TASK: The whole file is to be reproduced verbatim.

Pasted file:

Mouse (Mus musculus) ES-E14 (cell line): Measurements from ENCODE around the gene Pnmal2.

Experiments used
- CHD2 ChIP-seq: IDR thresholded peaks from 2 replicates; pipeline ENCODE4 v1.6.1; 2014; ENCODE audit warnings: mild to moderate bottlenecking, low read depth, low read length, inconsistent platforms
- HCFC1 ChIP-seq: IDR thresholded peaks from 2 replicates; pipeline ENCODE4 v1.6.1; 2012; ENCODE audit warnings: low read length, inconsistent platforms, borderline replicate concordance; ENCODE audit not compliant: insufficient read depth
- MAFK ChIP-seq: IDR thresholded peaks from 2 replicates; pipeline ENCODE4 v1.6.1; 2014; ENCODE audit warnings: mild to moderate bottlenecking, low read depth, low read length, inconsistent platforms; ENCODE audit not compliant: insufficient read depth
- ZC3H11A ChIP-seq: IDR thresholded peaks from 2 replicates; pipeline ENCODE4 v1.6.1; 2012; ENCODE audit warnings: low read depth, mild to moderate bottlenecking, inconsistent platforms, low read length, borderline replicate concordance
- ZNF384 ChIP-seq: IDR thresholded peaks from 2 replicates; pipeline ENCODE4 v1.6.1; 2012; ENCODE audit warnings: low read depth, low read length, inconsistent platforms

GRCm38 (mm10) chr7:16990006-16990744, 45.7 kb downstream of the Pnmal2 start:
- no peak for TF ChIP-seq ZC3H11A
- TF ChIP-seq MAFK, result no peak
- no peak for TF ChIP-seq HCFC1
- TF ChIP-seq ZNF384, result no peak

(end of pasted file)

Mouse (Mus musculus) ES-E14 (cell line): Measurements from ENCODE around the gene Pnmal2.

Experiments used
- CHD2 ChIP-seq: IDR thresholded peaks from 2 replicates; pipeline ENCODE4 v1.6.1; 2014; ENCODE audit warnings: mild to moderate bottlenecking, low read depth, low read length, inconsistent platforms
- HCFC1 ChIP-seq: IDR thresholded peaks from 2 replicates; pipeline ENCODE4 v1.6.1; 2012; ENCODE audit warnings: low read length, inconsistent platforms, borderline replicate concordance; ENCODE audit not compliant: insufficient read depth
- MAFK ChIP-seq: IDR thresholded peaks from 2 replicates; pipeline ENCODE4 v1.6.1; 2014; ENCODE audit warnings: mild to moderate bottlenecking, low read depth, low read length, inconsistent platforms; ENCODE audit not compliant: insufficient read depth
- ZC3H11A ChIP-seq: IDR thresholded peaks from 2 replicates; pipeline ENCODE4 v1.6.1; 2012; ENCODE audit warnings: low read depth, mild to moderate bottlenecking, inconsistent platforms, low read length, borderline replicate concordance
- ZNF384 ChIP-seq: IDR thresholded peaks from 2 replicates; pipeline ENCODE4 v1.6.1; 2012; ENCODE audit warnings: low read depth, low read length, inconsistent platforms

GRCm38 (mm10) chr7:16990006-16990744, 45.7 kb downstream of the Pnmal2 start:
- no peak for TF ChIP-seq ZC3H11A
- TF ChIP-seq MAFK, result no peak
- no peak for TF ChIP-seq HCFC1
- TF ChIP-seq ZNF384, result no peak